Listing tables

The following command lists all tables for the ip(v4) layer

# nft list tables ip
table filter

The contents of the table filter can be listed with:

# nft list table ip filter
table ip filter {
        chain input {
                 type filter hook input priority 0;
                 ct state established,related accept
                 iifname "lo" accept
                 ip protocol icmp accept
                 drop
        }
}

using -a with the nft command, it shows the handle of each rule. Handles are used for various operations on specific rules:

# nft -a list table ip filter
table ip filter {
        chain input {
                 type filter hook input priority 0;
                 ct state established,related accept # handle 2
                 iifname "lo" accept # handle 3
                 ip protocol icmp accept # handle 4
                 drop # handle 5
        }
}

Deleting tables

The following command deletes the table called filter for the ip(v4) layer:

# nft delete table ip filter

chains

Adding chains

The following command adds a chain called input to the ip filter table and registered to the input hook with priority 0. It is of the type filter.

# nft add chain ip filter input { type filter hook input priority 0 \; }
Note

If You're running this command from Bash you need to escape the semicolon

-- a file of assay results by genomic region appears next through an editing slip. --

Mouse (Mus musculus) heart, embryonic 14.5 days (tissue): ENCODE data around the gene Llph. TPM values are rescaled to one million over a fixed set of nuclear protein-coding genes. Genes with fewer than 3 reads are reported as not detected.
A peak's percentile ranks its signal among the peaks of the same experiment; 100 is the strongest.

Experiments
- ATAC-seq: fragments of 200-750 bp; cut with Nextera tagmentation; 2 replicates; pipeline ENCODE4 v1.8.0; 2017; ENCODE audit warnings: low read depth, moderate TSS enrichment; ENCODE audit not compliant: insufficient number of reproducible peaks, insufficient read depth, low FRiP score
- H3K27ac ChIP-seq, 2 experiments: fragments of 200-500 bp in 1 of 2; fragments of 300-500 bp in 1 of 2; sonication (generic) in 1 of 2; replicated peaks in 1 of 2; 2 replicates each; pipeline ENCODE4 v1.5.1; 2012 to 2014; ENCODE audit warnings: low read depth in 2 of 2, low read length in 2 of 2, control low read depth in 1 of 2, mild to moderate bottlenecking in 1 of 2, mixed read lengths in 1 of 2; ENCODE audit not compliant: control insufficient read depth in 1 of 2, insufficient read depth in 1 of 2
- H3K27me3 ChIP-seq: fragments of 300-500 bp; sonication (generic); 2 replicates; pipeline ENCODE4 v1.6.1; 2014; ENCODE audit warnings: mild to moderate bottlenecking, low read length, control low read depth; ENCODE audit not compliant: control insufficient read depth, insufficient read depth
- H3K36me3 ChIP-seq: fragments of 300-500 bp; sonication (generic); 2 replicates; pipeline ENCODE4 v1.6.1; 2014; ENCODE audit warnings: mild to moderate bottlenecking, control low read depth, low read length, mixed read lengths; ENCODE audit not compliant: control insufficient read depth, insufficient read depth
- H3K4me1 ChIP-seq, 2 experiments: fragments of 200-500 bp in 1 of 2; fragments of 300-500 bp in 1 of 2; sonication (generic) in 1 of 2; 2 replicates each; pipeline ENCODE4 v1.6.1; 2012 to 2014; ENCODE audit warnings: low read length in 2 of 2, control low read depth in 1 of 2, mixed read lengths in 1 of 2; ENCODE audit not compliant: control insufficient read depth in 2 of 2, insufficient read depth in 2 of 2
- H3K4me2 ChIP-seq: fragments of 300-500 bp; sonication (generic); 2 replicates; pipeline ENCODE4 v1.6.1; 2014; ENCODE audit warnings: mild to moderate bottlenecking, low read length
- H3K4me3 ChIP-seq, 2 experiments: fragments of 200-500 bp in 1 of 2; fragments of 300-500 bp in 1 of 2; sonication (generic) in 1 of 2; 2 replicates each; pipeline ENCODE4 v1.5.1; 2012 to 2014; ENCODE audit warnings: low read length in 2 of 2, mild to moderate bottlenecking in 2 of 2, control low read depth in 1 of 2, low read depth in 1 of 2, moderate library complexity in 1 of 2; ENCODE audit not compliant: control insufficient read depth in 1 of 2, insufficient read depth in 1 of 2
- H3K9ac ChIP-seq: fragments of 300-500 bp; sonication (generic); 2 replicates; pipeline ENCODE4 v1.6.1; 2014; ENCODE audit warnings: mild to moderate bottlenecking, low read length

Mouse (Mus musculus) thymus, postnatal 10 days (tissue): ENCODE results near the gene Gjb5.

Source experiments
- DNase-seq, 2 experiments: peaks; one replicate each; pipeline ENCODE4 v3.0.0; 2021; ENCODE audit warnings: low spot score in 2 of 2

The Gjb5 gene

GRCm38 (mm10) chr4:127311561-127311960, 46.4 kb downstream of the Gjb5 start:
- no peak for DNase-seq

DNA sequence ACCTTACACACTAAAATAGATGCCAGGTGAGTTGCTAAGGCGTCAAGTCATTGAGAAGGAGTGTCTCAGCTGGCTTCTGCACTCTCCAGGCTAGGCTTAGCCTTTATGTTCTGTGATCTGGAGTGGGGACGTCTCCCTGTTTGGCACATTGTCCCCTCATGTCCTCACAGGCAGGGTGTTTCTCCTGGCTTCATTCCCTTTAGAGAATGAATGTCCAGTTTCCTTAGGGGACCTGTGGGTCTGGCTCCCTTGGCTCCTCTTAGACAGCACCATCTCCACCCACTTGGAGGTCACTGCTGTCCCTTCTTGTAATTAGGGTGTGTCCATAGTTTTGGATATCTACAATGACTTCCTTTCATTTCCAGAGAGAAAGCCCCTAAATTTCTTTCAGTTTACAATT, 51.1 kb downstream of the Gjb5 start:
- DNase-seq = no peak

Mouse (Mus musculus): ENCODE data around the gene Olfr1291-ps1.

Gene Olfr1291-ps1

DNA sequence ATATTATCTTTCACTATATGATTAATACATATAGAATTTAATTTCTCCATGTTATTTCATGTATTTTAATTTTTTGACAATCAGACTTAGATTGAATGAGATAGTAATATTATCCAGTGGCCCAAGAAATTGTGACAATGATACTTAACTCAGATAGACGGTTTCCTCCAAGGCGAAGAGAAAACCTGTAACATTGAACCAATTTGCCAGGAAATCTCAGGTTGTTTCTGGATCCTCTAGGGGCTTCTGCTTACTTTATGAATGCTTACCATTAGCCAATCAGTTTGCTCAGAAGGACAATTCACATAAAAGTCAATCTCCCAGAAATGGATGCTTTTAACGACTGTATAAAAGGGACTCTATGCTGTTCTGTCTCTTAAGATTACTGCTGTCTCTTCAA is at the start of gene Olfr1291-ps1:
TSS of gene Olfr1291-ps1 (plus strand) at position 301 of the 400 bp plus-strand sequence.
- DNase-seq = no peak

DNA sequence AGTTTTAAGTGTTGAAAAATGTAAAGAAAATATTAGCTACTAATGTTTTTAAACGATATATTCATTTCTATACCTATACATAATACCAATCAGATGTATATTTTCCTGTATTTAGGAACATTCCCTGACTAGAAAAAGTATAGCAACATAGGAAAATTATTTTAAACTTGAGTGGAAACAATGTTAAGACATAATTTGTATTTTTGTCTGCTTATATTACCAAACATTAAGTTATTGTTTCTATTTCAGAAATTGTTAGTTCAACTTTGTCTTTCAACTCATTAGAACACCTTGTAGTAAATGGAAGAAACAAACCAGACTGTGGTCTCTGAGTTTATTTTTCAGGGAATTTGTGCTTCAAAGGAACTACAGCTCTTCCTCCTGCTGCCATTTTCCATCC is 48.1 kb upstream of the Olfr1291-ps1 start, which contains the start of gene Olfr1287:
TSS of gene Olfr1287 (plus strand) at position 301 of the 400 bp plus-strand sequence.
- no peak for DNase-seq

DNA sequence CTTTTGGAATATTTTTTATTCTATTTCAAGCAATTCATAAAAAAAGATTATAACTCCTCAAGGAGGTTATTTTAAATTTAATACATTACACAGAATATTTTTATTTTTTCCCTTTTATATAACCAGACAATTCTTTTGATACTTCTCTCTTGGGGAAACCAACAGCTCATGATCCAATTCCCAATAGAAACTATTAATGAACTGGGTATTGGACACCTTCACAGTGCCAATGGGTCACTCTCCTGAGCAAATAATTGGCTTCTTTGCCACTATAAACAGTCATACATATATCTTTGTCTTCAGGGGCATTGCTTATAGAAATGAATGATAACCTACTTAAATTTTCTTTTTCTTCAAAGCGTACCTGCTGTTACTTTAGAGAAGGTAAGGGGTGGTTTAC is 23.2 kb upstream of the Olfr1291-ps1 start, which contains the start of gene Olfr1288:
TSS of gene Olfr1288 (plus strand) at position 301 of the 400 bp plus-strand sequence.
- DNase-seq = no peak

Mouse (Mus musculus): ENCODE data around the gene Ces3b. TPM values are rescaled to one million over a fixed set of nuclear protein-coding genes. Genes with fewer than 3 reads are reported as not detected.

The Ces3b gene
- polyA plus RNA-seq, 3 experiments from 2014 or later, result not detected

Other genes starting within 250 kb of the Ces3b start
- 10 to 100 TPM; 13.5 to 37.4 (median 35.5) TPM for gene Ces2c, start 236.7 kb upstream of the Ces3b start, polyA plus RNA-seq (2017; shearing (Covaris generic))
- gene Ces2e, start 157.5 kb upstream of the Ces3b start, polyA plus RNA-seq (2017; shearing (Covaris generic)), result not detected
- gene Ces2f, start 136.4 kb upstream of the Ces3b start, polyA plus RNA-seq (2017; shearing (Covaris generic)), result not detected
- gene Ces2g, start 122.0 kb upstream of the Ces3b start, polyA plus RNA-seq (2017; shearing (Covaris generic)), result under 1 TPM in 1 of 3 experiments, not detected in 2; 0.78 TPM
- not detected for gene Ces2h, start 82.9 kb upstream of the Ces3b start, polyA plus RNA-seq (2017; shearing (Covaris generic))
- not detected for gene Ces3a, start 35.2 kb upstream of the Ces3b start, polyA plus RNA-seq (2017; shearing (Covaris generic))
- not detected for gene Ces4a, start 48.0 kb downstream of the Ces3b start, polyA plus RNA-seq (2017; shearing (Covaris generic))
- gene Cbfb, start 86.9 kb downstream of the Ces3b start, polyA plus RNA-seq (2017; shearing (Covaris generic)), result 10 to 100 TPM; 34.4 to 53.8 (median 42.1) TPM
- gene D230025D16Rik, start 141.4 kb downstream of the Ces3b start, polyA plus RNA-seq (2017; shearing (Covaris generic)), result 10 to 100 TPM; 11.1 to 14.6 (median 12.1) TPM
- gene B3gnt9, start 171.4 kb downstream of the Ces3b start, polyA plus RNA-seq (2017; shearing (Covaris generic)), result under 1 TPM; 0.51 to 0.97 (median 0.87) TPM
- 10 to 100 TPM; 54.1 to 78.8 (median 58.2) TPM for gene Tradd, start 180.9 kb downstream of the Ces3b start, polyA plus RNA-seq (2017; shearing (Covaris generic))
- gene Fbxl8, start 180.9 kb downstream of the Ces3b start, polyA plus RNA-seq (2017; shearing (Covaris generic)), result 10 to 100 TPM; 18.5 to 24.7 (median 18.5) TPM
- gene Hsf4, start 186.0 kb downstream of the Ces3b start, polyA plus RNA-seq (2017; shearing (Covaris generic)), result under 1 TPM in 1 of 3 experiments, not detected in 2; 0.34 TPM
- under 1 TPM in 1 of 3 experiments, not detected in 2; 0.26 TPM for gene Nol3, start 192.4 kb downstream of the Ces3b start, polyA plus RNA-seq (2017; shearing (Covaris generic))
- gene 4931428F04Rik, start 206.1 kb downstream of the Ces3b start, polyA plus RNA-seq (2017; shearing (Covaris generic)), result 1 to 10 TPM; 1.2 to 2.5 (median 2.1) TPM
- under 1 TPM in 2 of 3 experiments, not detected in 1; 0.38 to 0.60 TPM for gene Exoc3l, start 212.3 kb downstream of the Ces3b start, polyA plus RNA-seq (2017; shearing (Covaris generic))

A non-base chain can be added by not specifying the chain configurations between the curly braces.

Removing chains

The following command deletes the chain called input

# nft delete chain ip filter input
Note

Chains can only be deleted if there are no rules in them.

rules

Adding rules

The following command adds a rule to the chain called input, on the ip filter table, dropping all traffic to port 80:

# nft add rule ip filter input tcp dport 80 drop

Deleting Rules

To delete a rule, you first need to get the handle number of the rule. This can be done by using the -a flag on nft:

# nft  rule ip filter input tcp dport 80 drop
table ip filter {
        chain input {
                 type filter hook input priority 0;
                 tcp dport http drop # handle 2
        }
}

It is then possible to delete the rule with:

# nft delete rule ip filter input handle 2

Management

Backup

You can also backup your rules:

# echo "nft flush ruleset" > backup.nft
# nft list ruleset >> backup.nft

Restoration

And load it atomically:

# nft -f backup.nft

OpenRC configuration

Don't forget to add nftables service to startup:

# rc-update add nftables default

Init script (firewall nftables like a iptables)

#!/sbin/runscript
#      Raphael Bastos aka coffnix        #
#      Init Script for Funtoo Linux      #
##########################################

depend() {
        need net
        need nftables
        }

start(){
##################### PARTE 1 #####################
ebegin "Starting Firewall NFTables"

#######################################################################
### Incompatibilities ###
# You cannot use iptables and nft to perform NAT at the same time.
# So make sure that the iptable_nat module is unloaded
rmmod iptable_nat

#######################################################################

echo 1 > /proc/sys/net/ipv4/ip_forward
echo 1 > /proc/sys/net/ipv4/ip_dynaddr